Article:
Don't miss a post! Submit your e-mail address to receive new posts in your mail box!

Saturday, December 28, 2019

Needle Felted Guinea Pig part 1

Pretty adorable little animals, guinea pigs! I'm going to attempt to needle felt one for my sister for her birthday.

It's important to start with a good armature, so I search the internet for an image of a guinea pig skeleton, then attempt to copy it with wire (aluminum gauge 14 wire). You can't see it in this photo, but for the feet I made a loop of wire then used cotton-covered florist wire for the toes. Once I was done with the wire, I wrapped the armature with pipe cleaners. The pipe cleaners give something for the wool fiber to stick to-much better than the slippery wire. I like to wrap the pipe cleaners pretty densely, but you really don't have to.

From here it's just a matter of adding wool fiber to the armature. I prefer the core wool that's in a long thick (1 1/2 to 2") rope. I don't use it that thick, but tear off the length I want then split it lengthwise into 2, 3, or 4 pieces, depending on the width I want. For quick form building, I'll use a half, but for toes, I'll use a very thin piece, splitting the 1/4 even further.

In the beginning, I wrap the armature, but once I have a bit of form built up I just place chunks where I want them and needle them in place. (By the way, if you're not familiar with needle felting, one builds form by applying wool fiber over wool fiber. The felting needle has tiny barbs on it, as does the wool fiber. Poking the wool with the special needle interlocks the barbs on the fibers, holding them in place.)

After an hour and a half, this is what I had. I'm more than half through with the core wool. I added the bead eyes (8mm black glass) because, in my experience, once I have the eyes, the creature begins to come to life.

It was a challenge to build from a skinny piece of wire with all the arm and leg joints articulated to a guinea pig shaped blob.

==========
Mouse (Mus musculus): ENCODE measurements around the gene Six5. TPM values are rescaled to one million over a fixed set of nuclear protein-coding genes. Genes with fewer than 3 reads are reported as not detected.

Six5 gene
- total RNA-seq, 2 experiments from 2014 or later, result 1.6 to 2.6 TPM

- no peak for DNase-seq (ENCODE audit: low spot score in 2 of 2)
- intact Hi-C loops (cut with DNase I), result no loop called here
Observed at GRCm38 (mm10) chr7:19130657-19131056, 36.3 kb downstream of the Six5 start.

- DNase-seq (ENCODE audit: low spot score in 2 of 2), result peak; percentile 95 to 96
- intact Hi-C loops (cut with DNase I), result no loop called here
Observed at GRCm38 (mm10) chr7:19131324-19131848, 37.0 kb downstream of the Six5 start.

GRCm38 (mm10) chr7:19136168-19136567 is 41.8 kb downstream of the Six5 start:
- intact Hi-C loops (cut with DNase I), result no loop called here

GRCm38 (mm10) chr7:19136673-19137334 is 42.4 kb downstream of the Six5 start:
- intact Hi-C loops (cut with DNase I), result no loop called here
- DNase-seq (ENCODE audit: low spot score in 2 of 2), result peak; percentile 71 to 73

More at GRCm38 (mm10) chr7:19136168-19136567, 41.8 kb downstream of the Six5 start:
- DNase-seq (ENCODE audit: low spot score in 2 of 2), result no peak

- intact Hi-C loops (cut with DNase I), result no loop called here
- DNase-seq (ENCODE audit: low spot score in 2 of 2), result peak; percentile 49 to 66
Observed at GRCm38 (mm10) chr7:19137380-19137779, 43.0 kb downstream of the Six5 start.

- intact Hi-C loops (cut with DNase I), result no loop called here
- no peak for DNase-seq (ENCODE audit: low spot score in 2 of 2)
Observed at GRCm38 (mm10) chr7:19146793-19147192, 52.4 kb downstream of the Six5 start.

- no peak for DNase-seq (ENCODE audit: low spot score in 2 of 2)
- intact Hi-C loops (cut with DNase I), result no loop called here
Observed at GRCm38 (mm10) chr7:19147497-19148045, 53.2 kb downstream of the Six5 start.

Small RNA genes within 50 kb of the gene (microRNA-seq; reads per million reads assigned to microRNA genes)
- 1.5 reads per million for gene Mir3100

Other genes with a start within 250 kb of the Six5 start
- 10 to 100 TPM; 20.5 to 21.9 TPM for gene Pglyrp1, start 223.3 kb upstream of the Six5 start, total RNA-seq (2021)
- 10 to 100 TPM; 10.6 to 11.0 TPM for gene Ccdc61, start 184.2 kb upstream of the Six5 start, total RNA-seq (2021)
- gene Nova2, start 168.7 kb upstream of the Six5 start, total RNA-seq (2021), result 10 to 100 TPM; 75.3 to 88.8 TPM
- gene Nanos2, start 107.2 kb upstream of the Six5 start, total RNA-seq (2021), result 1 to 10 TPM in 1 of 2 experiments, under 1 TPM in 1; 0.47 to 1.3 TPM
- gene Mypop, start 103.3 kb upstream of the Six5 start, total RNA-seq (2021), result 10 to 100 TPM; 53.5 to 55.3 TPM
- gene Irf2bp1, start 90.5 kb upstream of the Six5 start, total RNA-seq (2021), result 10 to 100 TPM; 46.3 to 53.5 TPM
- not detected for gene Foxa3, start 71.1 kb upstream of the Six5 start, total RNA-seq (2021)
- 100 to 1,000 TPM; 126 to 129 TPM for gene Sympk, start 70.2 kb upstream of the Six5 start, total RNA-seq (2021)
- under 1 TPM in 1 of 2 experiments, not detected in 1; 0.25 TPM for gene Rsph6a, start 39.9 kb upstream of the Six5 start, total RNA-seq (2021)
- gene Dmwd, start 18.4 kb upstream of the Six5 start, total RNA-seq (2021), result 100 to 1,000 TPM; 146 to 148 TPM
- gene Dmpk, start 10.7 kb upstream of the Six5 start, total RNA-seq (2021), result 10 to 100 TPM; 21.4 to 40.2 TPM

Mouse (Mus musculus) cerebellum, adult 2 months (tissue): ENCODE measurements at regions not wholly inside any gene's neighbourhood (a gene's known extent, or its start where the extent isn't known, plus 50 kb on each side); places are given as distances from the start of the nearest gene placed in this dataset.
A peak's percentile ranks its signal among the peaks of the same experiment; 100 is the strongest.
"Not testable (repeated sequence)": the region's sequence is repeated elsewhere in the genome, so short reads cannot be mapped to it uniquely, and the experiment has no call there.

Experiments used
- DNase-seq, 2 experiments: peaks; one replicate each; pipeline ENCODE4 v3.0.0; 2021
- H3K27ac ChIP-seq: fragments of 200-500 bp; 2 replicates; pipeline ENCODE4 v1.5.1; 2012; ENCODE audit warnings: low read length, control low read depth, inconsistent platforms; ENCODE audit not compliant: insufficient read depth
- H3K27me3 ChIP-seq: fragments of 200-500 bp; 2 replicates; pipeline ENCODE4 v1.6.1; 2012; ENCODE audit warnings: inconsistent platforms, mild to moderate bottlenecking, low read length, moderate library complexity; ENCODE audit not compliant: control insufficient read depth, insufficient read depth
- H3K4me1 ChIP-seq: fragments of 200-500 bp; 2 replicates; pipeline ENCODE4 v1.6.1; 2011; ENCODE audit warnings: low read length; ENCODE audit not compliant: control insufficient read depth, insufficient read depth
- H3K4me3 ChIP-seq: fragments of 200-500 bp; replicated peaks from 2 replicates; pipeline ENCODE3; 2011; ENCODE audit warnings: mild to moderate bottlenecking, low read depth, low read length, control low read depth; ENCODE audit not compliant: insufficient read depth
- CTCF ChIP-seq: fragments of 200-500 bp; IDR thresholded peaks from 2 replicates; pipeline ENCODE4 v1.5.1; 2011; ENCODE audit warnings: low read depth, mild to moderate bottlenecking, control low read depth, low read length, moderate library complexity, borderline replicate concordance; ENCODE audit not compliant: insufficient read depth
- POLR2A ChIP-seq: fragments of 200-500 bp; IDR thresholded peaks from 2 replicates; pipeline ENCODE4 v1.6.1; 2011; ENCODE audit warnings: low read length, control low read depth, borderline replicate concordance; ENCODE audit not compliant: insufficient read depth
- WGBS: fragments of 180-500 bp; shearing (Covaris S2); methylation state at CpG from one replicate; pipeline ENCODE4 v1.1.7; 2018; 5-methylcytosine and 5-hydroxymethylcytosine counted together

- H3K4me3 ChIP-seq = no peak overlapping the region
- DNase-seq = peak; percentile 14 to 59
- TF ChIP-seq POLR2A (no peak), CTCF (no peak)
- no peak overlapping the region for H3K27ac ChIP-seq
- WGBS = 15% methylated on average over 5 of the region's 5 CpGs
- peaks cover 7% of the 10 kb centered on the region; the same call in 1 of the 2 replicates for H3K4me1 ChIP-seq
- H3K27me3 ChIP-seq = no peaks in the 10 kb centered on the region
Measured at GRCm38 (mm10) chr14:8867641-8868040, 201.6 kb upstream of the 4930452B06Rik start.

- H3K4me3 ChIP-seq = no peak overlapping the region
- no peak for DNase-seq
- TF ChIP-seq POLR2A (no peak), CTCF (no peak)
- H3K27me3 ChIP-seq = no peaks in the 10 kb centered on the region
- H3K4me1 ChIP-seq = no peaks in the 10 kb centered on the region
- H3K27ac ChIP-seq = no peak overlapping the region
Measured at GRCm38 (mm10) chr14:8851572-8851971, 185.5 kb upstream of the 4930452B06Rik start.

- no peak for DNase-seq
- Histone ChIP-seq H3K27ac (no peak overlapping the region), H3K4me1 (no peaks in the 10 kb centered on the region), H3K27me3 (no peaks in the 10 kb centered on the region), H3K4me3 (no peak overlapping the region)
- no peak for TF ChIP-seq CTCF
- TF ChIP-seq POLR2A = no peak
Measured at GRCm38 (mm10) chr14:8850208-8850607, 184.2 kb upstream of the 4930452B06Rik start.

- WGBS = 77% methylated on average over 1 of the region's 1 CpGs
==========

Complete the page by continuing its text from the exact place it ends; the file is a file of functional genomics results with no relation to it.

Saturday, December 21, 2019

The Wonders of being Older

Tomorrow I will be 74 years old, and thankful for it! Getting older was difficult about ten years ago for all the obvious reasons - wrinkles, a few aches and pains, and that thing about getting closer to the end. But now, having dealt with all that, I'm just so happy to be here, happy, healthy, and active.

I've come to appreciate a huge benefit of getting older, something that only comes with time and experience. All those things I've learned over the years, the skills I've acquired, and the wealth of experiences I've had form a larger and larger base that I draw from in understanding life, navigating relationships, and creating my art.

(By the way, in my mind, wealth of experience has nothing to do with travel. There's more richness in my immediate surroundings than I can ever fully appreciate no matter how long I live.)

Another thing I've noticed is a clearer understanding of who I truly am. In other words, I can feel that I'm developing authenticity in my art.

Last month I finished writing, illustrating, and self-publishing my first fiction book, Tales of Love and Courage from Milkweed Manor. When my sister, who knows me very well, read it, she told me that the book is truly me, almost an 'autobiography' - not in the sense of retelling the events of my life, but in the sense of revealing my true self - what I care about, my tastes, visual and story-telling themes, and so on.

I think of authenticity as flowing from a combination of memories and imagination. I'm continuing to think about this with the goal of being able to express it more clearly. Meanwhile, here's a small watercolor that I did a few years ago. It's a 'portrait' of a needle felting hare that I dressed in clothes I made from vintage shirting fabric. This painting, as well as the needle felted piece is, I think, authentically me.

What expresses the true you?

Saturday, December 14, 2019

Repurposing a Fairy Garden House